The mystery of yet another genetic mutation that has fatal consequences for children has been unraveled by a tripartite collaboration initiated by the Hadassah Medical Organization with colleagues from the Rambam Medical Center’s Ruth Rappaport Children’s hospital in Haifa and German partners. The cooperative venture is dedicated to the discovery and characterization of congenital diseases of the immune system.
Recently, successful collaboration led to saving 15 Russian children who suffered from osteopetrosis and a Palestinian child who had Evans Syndrome through bone marrow transplantation performed at Hadassah by Dr. Polina Stepensky, head of the Pediatric Bone Marrow Transplantation Unit.
The discovery of this new gene, called a LAT signaling pathology, is the first report of an LAT-related disease in humans. (LAT dysfunction had previously been defined in mice.) LAT, the Linker that is needed for Activation of T cells, is a critical signaling hub for a healthy, well-regulated immune system.
A child with LAT pathology suffers from a progressive combination of immune deficiency and severe autoimmune disease, as a result of the T immune cells not being activated properly.
The mutation was identified through the examination of the clinical and laboratory data of three Israeli Arab siblings from a consanguineous marriage (where the parents are relatives). All three patients suffered from recurrent infection caused by immune system deficiency, proliferation of lymph modes, and life-threatening autoimmune disease since early infancy. The first sibling was seen at age five months; the second, at six months; and the third, at ten months.
At five months, the male infant already exhibited severe anemia and lymph node and spleen abnormalities. At the age of seven, his spleen was removed. At age nine, it was deemed necessary to give him a stem cell transplant, but he passed away due to a severe infection with lung complications before he could have the transplant.
The second sibling, seen first at half a year, exhibited cerebral palsy and an abnormality in his brain, thanks to severe infection. From age one onward, he began contracting recurrent respiratory tract infections which progressed to chronic lung disease. He, too, suffered from an abnormal spleen and lymph nodes, along with other health problems. From the age of six, he was treated with steroids for severe Evans syndrome, an immune system malfunction, where the immune system destroys its own blood cells. At age seven, various infections caused the deterioration of his respiratory system. He was given antiviral and immunoglobulin therapy and improved gradually. At age eight, he received a stem cell transplant at Hadassah from his fully matched sibling and is doing well. The boy had been treated and followed at Rappaport Children’s Hospital and the treating physician, Dr. Irina Zaidman, head of the Pediatric Bone Marrow Transplant Unit there, initiated the collaboration with Hadassah when he was the single child still alive from the affected siblings.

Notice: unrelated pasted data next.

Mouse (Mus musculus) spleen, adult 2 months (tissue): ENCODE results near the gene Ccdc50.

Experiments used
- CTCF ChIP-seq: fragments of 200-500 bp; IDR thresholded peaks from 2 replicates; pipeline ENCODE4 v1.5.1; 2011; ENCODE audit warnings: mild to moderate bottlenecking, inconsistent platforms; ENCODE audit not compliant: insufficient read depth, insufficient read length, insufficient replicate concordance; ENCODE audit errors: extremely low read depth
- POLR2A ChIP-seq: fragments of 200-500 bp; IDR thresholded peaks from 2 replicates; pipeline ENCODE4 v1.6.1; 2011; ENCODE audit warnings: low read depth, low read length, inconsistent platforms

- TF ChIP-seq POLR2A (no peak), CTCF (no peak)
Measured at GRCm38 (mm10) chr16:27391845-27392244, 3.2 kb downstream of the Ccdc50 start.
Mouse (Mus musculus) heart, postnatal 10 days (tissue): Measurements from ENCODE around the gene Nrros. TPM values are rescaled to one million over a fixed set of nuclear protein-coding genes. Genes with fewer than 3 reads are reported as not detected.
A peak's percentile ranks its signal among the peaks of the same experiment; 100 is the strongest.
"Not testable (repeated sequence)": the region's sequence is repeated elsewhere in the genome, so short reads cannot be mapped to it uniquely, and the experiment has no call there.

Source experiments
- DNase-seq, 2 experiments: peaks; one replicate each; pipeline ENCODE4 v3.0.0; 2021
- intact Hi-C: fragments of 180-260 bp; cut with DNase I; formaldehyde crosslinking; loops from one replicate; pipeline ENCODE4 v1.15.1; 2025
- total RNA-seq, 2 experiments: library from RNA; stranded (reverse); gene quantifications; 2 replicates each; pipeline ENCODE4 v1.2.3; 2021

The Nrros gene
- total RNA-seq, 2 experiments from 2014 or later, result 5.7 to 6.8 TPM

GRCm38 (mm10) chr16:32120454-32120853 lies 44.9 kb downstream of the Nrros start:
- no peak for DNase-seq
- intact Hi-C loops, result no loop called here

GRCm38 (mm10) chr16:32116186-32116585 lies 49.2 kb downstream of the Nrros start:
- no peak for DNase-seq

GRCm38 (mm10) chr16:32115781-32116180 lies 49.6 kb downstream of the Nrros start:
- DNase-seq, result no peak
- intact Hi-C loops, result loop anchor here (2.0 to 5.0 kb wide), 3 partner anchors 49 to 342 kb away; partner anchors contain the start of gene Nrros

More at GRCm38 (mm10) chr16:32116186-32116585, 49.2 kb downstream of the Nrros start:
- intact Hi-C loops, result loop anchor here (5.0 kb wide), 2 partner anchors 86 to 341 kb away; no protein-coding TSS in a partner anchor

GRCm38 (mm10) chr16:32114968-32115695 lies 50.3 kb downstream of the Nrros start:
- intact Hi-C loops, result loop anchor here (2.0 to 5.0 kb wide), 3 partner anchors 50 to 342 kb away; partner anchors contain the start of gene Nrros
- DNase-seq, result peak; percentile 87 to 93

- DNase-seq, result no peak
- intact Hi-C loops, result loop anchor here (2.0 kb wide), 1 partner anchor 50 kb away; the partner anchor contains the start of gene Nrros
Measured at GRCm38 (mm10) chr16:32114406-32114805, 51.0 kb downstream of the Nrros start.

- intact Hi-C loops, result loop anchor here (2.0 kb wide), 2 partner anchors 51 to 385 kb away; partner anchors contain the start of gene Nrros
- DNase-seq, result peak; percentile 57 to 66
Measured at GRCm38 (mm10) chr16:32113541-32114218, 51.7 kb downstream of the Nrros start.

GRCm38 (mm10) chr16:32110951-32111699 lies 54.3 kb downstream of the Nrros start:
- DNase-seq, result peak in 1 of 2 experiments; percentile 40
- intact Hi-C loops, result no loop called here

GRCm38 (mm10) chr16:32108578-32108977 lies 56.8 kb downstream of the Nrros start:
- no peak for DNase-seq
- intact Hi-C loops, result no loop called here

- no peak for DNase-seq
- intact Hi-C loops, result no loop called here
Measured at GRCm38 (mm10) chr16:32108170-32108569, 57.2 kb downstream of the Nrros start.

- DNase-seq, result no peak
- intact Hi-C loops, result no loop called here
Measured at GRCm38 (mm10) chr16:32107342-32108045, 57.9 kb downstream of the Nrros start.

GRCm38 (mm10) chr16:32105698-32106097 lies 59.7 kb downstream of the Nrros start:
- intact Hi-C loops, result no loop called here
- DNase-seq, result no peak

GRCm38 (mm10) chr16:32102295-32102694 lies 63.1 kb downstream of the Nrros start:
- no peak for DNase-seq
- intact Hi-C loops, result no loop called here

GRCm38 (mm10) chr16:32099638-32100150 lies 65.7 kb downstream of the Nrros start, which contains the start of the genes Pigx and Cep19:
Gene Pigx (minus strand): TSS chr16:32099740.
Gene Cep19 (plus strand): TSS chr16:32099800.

When the third sibling, the younger sister, was seen at age 10 months, she exhibited gastroenteritis, recurrent pneumonia, and urinary tract infection. At age two, she died of anemia and thrombocytopenia (a deficiency of platelets in her blood).
As the authors explain, “All patients suffered from early onset autoimmune manifestations with normal lymphocyte counts and Ig levels. During the progression of the disease, the immune systems of the two older patients seemed to collapse, lymphocytopenia (abnormally low lymphocyte count) and hypogammaglobulinemia (primary immune deficiency) developed, and opportunistic as well as other infections occurred. The early death of patient three at two years of age probably explains why she did not enter the second phase of the disease observed in her siblings.”
Extensive biochemical and genetic analysis led the researchers to their finding that a disruption in the LAT signaling hub is the culprit.
“This is an additional example of successful collaboration among physicians (who are also friends), where we demonstrated how a precise genetic and immunological diagnosis can save the life of affected children. Our discovery can also help in the future, not only to identify additional patients, but also to understand the human immune system better.”
The study is highlighted in the May 30, 2016 issue of Journal of Experimental Medicine.